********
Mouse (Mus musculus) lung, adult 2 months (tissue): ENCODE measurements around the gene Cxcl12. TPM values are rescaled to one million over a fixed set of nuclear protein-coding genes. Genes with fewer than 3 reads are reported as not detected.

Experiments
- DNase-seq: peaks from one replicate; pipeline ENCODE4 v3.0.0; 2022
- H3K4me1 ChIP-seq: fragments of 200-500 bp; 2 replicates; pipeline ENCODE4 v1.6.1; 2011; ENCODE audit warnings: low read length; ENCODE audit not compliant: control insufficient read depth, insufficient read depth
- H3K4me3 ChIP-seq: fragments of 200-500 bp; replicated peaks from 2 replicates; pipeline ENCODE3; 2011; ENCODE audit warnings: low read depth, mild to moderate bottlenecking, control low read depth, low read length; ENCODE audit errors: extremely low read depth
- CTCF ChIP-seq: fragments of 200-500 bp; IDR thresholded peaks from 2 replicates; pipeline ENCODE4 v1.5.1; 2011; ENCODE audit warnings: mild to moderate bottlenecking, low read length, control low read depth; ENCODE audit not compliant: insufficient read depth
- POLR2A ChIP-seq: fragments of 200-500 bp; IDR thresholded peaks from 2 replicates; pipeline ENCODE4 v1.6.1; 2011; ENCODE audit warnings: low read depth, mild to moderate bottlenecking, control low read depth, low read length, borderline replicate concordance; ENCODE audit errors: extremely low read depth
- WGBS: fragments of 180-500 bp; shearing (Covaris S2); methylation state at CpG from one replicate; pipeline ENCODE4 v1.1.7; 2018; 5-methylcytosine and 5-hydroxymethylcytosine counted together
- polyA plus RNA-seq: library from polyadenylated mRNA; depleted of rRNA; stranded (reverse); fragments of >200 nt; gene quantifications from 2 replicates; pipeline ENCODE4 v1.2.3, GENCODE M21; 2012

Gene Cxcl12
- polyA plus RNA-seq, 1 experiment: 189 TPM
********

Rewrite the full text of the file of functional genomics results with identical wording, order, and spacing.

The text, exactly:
Mouse (Mus musculus) lung, adult 2 months (tissue): ENCODE measurements around the gene Cxcl12. TPM values are rescaled to one million over a fixed set of nuclear protein-coding genes. Genes with fewer than 3 reads are reported as not detected.

Experiments
- DNase-seq: peaks from one replicate; pipeline ENCODE4 v3.0.0; 2022
- H3K4me1 ChIP-seq: fragments of 200-500 bp; 2 replicates; pipeline ENCODE4 v1.6.1; 2011; ENCODE audit warnings: low read length; ENCODE audit not compliant: control insufficient read depth, insufficient read depth
- H3K4me3 ChIP-seq: fragments of 200-500 bp; replicated peaks from 2 replicates; pipeline ENCODE3; 2011; ENCODE audit warnings: low read depth, mild to moderate bottlenecking, control low read depth, low read length; ENCODE audit errors: extremely low read depth
- CTCF ChIP-seq: fragments of 200-500 bp; IDR thresholded peaks from 2 replicates; pipeline ENCODE4 v1.5.1; 2011; ENCODE audit warnings: mild to moderate bottlenecking, low read length, control low read depth; ENCODE audit not compliant: insufficient read depth
- POLR2A ChIP-seq: fragments of 200-500 bp; IDR thresholded peaks from 2 replicates; pipeline ENCODE4 v1.6.1; 2011; ENCODE audit warnings: low read depth, mild to moderate bottlenecking, control low read depth, low read length, borderline replicate concordance; ENCODE audit errors: extremely low read depth
- WGBS: fragments of 180-500 bp; shearing (Covaris S2); methylation state at CpG from one replicate; pipeline ENCODE4 v1.1.7; 2018; 5-methylcytosine and 5-hydroxymethylcytosine counted together
- polyA plus RNA-seq: library from polyadenylated mRNA; depleted of rRNA; stranded (reverse); fragments of >200 nt; gene quantifications from 2 replicates; pipeline ENCODE4 v1.2.3, GENCODE M21; 2012

Gene Cxcl12
- polyA plus RNA-seq, 1 experiment: 189 TPM